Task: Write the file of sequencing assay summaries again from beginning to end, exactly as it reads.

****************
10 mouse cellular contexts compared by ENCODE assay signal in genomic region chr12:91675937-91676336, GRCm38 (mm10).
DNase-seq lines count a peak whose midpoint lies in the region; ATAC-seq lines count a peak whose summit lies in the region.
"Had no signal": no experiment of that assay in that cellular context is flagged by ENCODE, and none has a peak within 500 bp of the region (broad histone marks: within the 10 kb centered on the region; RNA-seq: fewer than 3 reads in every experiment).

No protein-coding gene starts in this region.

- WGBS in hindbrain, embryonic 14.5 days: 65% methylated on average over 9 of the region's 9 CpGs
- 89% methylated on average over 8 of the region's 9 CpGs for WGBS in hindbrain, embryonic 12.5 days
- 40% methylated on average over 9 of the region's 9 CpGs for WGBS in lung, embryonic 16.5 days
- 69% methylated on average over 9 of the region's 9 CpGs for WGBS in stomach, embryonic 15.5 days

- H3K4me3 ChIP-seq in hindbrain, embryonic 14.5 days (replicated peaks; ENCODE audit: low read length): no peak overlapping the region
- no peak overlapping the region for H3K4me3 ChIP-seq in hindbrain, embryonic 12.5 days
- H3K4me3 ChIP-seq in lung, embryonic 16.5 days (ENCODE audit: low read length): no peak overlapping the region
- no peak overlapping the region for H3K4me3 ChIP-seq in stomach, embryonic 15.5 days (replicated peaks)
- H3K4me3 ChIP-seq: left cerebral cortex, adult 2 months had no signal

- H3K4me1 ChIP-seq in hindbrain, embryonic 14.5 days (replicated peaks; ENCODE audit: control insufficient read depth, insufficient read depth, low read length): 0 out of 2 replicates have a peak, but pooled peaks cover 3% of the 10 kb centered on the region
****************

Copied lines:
10 mouse cellular contexts compared by ENCODE assay signal in genomic region chr12:91675937-91676336, GRCm38 (mm10).
DNase-seq lines count a peak whose midpoint lies in the region; ATAC-seq lines count a peak whose summit lies in the region.
"Had no signal": no experiment of that assay in that cellular context is flagged by ENCODE, and none has a peak within 500 bp of the region (broad histone marks: within the 10 kb centered on the region; RNA-seq: fewer than 3 reads in every experiment).

No protein-coding gene starts in this region.

- WGBS in hindbrain, embryonic 14.5 days: 65% methylated on average over 9 of the region's 9 CpGs
- 89% methylated on average over 8 of the region's 9 CpGs for WGBS in hindbrain, embryonic 12.5 days
- 40% methylated on average over 9 of the region's 9 CpGs for WGBS in lung, embryonic 16.5 days
- 69% methylated on average over 9 of the region's 9 CpGs for WGBS in stomach, embryonic 15.5 days

- H3K4me3 ChIP-seq in hindbrain, embryonic 14.5 days (replicated peaks; ENCODE audit: low read length): no peak overlapping the region
- no peak overlapping the region for H3K4me3 ChIP-seq in hindbrain, embryonic 12.5 days
- H3K4me3 ChIP-seq in lung, embryonic 16.5 days (ENCODE audit: low read length): no peak overlapping the region
- no peak overlapping the region for H3K4me3 ChIP-seq in stomach, embryonic 15.5 days (replicated peaks)
- H3K4me3 ChIP-seq: left cerebral cortex, adult 2 months had no signal

- H3K4me1 ChIP-seq in hindbrain, embryonic 14.5 days (replicated peaks; ENCODE audit: control insufficient read depth, insufficient read depth, low read length): 0 out of 2 replicates have a peak, but pooled peaks cover 3% of the 10 kb centered on the region